The first contact HQ Company had with the Japanese was when a Japanese officer and soldiers entered their bivouac. They ordered the Americans to go to the road that ran past their encampment. Once on the road, they were made to kneel on both sides of the road with their possessions in front of them. As they knelt, the Japanese soldiers passing them took whatever they wanted from the Americans. They remained kneeling for hours.
When the soldiers were ordered to move, they boarded their trucks and drove to an area just outside of Mariveles. From there, they walked to Mariveles Airfield and were ordered to sit. As they sat, the POWs noticed a line of Japanese soldiers forming across from them. They soon realized that this was a firing squad and the Japanese were going to kill them.
Sitting, watching, and waiting, the POWs wondered what the Japanese intended to do. It was at that time that a Japanese officer pulled up in a car in front of the soldiers, got out of the car, and spoke to the sergeant in charge of the detail. The officer got back in the car and drove off. As he drove away, the sergeant ordered the soldiers to lower their guns.
Later in the day, Marvin's group of POWs was moved to a school yard in Mariveles where they were left sitting in the sun for hours without food or water. Behind the POWs were four Japanese artillery pieces which began firing on Corregidor and Ft. Drum which had not surrendered. Shells from these two American forts began landing among the POWs who could do little since they had no place to hide. Some POWs were killed by the incoming American shells. One group of POWs, that tried to hide in a small brick building, died when it took a direct hit. The American guns did succeed in knocking out three of the four Japanese guns.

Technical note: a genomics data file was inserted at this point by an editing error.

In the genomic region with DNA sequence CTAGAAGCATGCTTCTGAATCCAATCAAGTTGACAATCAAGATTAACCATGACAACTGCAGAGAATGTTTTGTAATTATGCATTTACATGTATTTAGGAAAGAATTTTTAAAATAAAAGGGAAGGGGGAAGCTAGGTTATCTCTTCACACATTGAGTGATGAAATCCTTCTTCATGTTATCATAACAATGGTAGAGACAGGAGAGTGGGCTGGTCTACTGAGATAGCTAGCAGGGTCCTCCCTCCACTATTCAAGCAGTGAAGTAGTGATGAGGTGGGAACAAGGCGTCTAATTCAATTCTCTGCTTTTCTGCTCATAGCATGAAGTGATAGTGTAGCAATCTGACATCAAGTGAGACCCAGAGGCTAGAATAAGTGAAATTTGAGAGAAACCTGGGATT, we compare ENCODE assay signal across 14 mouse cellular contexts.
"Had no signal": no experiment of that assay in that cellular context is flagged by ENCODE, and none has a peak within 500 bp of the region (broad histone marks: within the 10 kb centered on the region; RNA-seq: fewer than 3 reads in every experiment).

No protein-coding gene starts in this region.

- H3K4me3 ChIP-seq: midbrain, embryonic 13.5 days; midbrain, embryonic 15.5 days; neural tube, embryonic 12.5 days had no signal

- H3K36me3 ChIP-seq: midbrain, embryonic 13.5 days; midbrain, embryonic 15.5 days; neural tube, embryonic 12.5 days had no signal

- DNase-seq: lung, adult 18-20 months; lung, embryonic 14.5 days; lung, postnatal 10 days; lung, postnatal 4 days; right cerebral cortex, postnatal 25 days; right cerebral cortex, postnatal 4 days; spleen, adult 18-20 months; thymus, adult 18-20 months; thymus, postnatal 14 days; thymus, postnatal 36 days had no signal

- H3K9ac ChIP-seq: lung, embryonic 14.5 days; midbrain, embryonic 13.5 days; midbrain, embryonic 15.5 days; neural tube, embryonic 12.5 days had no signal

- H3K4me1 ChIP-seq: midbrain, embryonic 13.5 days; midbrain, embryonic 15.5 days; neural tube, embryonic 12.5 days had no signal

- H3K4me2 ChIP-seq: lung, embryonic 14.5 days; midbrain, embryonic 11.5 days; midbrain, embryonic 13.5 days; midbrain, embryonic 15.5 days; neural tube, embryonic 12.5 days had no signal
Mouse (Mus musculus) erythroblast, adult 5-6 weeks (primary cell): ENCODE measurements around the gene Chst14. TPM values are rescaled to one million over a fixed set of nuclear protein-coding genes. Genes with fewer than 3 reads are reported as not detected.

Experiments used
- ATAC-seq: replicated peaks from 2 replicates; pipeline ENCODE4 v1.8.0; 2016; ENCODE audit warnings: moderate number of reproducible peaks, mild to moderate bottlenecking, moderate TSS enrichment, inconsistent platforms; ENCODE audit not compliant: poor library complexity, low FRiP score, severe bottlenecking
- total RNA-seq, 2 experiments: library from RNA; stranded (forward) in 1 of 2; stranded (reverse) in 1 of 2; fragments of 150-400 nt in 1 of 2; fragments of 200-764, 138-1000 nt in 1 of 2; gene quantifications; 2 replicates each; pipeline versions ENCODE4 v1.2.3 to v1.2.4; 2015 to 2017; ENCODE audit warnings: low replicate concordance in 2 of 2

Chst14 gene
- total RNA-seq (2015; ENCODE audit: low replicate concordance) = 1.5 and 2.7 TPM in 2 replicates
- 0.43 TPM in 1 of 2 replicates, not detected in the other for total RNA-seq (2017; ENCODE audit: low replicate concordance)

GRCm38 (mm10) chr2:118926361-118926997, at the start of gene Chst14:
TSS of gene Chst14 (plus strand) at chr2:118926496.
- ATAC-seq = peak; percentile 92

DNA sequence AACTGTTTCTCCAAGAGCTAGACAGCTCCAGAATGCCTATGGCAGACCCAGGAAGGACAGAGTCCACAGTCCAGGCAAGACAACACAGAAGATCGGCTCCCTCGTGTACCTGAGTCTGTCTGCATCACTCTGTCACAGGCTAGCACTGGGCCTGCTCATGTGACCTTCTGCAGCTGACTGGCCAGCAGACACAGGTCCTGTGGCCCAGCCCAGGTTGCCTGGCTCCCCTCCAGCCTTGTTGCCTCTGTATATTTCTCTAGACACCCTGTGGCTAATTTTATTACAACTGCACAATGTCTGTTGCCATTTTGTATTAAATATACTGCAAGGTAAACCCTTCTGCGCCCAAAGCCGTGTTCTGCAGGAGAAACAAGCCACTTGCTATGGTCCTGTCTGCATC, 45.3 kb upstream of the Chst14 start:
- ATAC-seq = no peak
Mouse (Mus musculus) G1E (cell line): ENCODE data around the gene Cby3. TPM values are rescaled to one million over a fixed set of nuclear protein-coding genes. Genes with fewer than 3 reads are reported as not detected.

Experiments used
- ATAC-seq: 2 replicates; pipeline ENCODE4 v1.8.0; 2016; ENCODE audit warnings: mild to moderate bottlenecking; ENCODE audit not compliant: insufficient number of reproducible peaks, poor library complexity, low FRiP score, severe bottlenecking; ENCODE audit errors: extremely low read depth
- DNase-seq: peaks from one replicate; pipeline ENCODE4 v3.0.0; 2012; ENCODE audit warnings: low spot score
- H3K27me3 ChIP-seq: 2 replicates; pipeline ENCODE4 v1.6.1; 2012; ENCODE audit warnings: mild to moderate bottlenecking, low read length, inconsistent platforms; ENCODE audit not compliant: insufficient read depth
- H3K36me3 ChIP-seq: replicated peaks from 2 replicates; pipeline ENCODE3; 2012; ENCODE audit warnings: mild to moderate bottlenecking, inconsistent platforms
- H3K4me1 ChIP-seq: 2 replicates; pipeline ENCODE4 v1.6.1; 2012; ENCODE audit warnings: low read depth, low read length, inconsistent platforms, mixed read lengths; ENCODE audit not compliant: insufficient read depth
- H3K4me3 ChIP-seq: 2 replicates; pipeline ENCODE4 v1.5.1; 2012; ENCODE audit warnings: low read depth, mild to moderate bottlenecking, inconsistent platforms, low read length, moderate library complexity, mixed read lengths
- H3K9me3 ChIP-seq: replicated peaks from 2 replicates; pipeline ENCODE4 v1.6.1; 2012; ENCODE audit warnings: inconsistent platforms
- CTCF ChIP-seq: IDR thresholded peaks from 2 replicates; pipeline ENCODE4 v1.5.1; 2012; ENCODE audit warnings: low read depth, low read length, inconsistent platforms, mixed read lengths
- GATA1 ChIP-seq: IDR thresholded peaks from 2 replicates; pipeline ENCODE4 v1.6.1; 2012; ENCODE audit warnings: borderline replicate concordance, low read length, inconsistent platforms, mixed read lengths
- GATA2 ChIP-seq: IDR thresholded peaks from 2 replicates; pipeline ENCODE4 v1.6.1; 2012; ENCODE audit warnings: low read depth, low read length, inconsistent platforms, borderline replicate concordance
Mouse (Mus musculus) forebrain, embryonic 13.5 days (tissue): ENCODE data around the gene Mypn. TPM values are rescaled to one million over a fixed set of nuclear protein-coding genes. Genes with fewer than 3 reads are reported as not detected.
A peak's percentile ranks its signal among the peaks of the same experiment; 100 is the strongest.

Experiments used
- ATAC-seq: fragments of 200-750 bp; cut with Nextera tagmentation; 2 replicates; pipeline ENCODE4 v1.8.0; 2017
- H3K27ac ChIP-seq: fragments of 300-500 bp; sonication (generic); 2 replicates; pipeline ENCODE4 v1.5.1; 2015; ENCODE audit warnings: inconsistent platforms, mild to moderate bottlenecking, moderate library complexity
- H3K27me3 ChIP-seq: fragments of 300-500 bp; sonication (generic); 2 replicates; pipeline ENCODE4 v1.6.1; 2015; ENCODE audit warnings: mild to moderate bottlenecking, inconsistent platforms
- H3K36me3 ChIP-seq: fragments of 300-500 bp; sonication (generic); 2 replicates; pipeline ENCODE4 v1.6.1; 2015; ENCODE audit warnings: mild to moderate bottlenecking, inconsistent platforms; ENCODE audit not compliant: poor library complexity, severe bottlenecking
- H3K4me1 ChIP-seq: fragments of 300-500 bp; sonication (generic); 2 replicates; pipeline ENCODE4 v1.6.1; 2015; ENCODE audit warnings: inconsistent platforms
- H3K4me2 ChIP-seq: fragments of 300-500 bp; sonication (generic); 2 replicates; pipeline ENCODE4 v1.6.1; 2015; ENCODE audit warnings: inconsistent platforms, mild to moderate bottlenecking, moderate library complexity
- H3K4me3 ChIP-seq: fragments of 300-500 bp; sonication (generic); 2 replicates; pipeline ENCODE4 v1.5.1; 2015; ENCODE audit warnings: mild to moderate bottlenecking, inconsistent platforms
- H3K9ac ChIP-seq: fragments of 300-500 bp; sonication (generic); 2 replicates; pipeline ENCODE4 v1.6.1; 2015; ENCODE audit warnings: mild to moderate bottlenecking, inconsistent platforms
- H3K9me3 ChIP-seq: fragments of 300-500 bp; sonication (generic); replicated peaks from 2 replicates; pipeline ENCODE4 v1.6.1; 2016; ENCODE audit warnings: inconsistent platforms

The POWs were ordered to move again and had no idea that they had started what became known as the death march. During the march, the POWs received no water and little food. It took the members of HQ Company six days to reach San Fernando. Once there, the POWs were put into a bull pen that had a fence around it. In one corner was a slit trench to be used as a toilet by the POWs. The surface of the trench moved since it was covered in maggots. The POWs had enough room to sit, but they could not lie down.